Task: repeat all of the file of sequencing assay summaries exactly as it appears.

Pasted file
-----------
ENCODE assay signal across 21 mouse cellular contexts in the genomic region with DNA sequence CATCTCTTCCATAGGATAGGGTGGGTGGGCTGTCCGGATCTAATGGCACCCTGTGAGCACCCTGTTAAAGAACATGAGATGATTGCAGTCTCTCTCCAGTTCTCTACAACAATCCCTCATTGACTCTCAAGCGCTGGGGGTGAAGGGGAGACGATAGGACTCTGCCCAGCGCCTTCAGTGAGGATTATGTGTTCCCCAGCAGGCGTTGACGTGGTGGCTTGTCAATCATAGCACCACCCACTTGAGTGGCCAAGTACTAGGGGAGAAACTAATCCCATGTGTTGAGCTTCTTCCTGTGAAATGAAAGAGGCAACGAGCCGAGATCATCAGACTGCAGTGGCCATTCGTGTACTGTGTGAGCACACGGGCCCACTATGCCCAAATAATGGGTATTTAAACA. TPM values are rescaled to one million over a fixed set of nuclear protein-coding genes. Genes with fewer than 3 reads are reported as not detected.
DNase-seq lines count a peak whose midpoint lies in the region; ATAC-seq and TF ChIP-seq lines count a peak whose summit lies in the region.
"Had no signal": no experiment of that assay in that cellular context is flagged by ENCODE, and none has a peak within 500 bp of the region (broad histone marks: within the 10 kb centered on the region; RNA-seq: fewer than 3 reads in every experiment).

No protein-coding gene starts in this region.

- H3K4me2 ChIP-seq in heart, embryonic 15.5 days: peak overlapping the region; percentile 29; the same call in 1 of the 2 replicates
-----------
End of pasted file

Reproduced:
ENCODE assay signal across 21 mouse cellular contexts in the genomic region with DNA sequence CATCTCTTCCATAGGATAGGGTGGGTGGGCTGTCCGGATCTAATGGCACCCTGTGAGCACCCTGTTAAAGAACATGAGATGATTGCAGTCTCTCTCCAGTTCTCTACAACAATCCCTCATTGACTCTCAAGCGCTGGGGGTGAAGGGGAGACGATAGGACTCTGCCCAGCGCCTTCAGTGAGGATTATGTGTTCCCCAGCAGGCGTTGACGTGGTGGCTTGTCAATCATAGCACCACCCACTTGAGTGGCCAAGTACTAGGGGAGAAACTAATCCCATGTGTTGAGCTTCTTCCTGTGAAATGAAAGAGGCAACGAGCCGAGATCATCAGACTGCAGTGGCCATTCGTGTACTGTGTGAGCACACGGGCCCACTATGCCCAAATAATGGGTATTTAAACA. TPM values are rescaled to one million over a fixed set of nuclear protein-coding genes. Genes with fewer than 3 reads are reported as not detected.
DNase-seq lines count a peak whose midpoint lies in the region; ATAC-seq and TF ChIP-seq lines count a peak whose summit lies in the region.
"Had no signal": no experiment of that assay in that cellular context is flagged by ENCODE, and none has a peak within 500 bp of the region (broad histone marks: within the 10 kb centered on the region; RNA-seq: fewer than 3 reads in every experiment).

No protein-coding gene starts in this region.

- H3K4me2 ChIP-seq in heart, embryonic 15.5 days: peak overlapping the region; percentile 29; the same call in 1 of the 2 replicates